The information and data collected is used to authenticate users and to send notifications relating to the Service, including email alerts to which users have subscribed; to manage the Service and Website, to improve the Service and to customize the user's experience. This information is also provided to the authors of the content to give them insight into their readership and help them to improve their content, so that it is most useful for our users.

JD Supra does not sell, rent or otherwise provide your details to third parties, other than to the authors of the content on JD Supra.

If you prefer not to enable cookies, you may change your browser settings to disable cookies; however, please note that rejecting cookies while visiting the Website may result in certain parts of the Website not operating correctly or as efficiently as if cookies were allowed.

Email Choice/Opt-out

Users who opt in to receive emails may choose to no longer receive e-mail updates and newsletters by selecting the "opt-out of future email" option in the email they receive from JD Supra or in their JD Supra account management screen.


JD Supra takes reasonable precautions to insure that user information is kept private. We restrict access to user information to those individuals who reasonably need access to perform their job functions, such as our third party email service, customer service personnel and technical staff. However, please note that no method of transmitting or storing data is completely secure and we cannot guarantee the security of user information. Unauthorized entry or use, hardware or software failure, and other factors may compromise the security of user information at any time.

If you have reason to believe that your interaction with us is no longer secure, you must immediately notify us of the problem by contacting us at info@jdsupra.com. In the unlikely event that we believe that the security of your user information in our possession or control may have been compromised, we may seek to notify you of that development and, if so, will endeavor to do so as promptly as practicable under the circumstances.

Sharing and Disclosure of Information JD Supra Collects

Except as otherwise described in this privacy statement, JD Supra will not disclose personal information to any third party unless we believe that disclosure is necessary to: (1) comply with applicable laws; (2) respond to governmental inquiries or requests; (3) comply with valid legal process; (4) protect the rights, privacy, safety or property of JD Supra, users of the Service, Website visitors or the public; (5) permit us to pursue available remedies or limit the damages that we may sustain; and (6) enforce our Terms & Conditions of Use.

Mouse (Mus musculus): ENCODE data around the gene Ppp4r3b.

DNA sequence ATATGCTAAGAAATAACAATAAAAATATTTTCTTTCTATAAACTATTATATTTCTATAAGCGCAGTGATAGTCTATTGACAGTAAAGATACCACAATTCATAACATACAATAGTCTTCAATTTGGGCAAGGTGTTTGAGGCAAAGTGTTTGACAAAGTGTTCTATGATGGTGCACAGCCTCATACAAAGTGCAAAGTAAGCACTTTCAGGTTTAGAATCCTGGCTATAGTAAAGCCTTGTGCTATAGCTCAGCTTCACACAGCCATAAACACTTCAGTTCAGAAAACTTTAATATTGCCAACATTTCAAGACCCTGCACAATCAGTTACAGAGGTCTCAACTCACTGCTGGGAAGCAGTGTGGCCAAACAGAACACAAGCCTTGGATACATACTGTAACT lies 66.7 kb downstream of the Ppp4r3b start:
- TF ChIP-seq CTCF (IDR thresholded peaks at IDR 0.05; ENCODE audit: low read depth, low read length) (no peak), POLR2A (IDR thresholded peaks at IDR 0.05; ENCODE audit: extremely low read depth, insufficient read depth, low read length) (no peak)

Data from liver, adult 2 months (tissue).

In the event there is a change in the corporate structure of JD Supra such as, but not limited to, merger, consolidation, sale, liquidation or transfer of substantial assets, JD Supra may, in its sole discretion, transfer, sell or assign information collected on and through the Service to one or more affiliated or unaffiliated third parties.

Links to Other Websites

This Website and the Service may contain links to other websites. The operator of such other websites may collect information about you, including through cookies or other technologies. If you are using the Service through the Website and link to another site, you will leave the Website and this Policy will not apply to your use of and activity on those other sites. We encourage you to read the legal notices posted on those sites, including their privacy policies. We shall have no responsibility or liability for your visitation to, and the data collection and use practices of, such other sites. This Policy applies solely to the information collected in connection with your use of this Website and does not apply to any practices conducted offline or in connection with any other websites.

Changes in Our Privacy Policy

We reserve the right to change this Policy at any time. Please refer to the date at the top of this page to determine when this Policy was last revised. Any changes to our privacy policy will become effective upon posting of the revised policy on the Website. By continuing to use the Service or Website following such changes, you will be deemed to have agreed to such changes. If you do not agree with the terms of this Policy, as it may be amended from time to time, in whole or part, please do not continue using the Service or the Website.

Contacting JD Supra

If you have any questions about this privacy statement, the practices of this site, your dealings with this Web site, or if you would like to change any of the information you have provided to us, please contact us at: info@jdsupra.com.

- hide
*With LinkedIn, you don't need to create a separate login to manage your free JD Supra account, and we can make suggestions based on your needs and interests. We will not post anything on LinkedIn in your name. Or, sign up using your email address.